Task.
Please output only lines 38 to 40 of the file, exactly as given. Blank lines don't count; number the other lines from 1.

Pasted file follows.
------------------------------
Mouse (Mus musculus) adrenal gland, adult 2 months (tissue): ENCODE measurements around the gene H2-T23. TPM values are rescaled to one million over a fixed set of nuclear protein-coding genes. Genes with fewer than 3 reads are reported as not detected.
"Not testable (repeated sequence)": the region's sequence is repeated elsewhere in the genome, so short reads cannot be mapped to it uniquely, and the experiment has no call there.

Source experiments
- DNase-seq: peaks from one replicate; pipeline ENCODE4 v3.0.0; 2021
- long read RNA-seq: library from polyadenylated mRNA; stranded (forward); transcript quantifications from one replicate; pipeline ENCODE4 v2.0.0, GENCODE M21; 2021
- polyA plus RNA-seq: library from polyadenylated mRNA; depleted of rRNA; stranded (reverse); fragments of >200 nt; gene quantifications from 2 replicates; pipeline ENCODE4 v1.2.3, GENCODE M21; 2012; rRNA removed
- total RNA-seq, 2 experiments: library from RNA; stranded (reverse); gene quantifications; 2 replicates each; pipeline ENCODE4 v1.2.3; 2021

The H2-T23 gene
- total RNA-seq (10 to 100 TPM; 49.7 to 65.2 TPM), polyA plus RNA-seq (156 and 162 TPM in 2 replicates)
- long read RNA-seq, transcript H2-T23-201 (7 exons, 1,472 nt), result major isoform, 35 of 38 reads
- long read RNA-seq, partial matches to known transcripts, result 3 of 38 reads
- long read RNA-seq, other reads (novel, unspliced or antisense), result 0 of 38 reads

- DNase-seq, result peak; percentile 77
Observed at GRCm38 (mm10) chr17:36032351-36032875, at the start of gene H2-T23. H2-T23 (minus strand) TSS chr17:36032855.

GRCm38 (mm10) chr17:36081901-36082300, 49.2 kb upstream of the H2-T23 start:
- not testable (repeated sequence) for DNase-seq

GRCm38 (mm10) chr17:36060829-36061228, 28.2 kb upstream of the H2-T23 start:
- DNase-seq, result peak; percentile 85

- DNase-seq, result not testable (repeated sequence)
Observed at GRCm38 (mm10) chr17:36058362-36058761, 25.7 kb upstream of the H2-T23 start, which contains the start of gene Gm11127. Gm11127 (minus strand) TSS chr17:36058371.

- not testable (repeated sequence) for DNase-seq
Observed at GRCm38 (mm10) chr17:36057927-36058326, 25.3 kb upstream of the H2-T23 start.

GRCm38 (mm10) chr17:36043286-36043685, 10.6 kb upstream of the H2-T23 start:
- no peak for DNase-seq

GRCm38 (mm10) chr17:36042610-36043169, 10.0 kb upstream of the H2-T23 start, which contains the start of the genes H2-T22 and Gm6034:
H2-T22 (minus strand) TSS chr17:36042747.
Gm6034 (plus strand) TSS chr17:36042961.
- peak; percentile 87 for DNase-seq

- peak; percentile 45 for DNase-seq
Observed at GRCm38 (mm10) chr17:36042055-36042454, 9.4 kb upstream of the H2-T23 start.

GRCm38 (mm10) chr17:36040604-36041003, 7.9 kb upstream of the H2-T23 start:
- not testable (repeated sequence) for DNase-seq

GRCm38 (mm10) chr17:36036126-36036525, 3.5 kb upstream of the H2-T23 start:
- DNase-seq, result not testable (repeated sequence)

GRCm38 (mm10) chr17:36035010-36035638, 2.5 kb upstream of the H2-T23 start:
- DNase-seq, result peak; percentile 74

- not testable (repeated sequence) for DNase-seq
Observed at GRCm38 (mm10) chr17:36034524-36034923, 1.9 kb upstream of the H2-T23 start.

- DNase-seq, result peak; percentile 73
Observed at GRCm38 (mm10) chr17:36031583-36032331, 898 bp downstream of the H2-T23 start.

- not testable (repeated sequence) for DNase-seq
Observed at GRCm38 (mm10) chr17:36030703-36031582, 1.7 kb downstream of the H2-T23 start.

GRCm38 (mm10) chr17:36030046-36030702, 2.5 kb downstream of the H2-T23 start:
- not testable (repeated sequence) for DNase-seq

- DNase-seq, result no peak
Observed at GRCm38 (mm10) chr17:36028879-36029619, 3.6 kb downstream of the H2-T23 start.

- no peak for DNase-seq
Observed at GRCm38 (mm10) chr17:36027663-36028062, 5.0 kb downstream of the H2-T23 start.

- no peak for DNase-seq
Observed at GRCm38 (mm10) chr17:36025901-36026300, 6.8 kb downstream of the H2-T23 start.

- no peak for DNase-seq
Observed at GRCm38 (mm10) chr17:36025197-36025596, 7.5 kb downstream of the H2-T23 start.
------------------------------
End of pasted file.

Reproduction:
Observed at GRCm38 (mm10) chr17:36034524-36034923, 1.9 kb upstream of the H2-T23 start.

- DNase-seq, result peak; percentile 73
Observed at GRCm38 (mm10) chr17:36031583-36032331, 898 bp downstream of the H2-T23 start.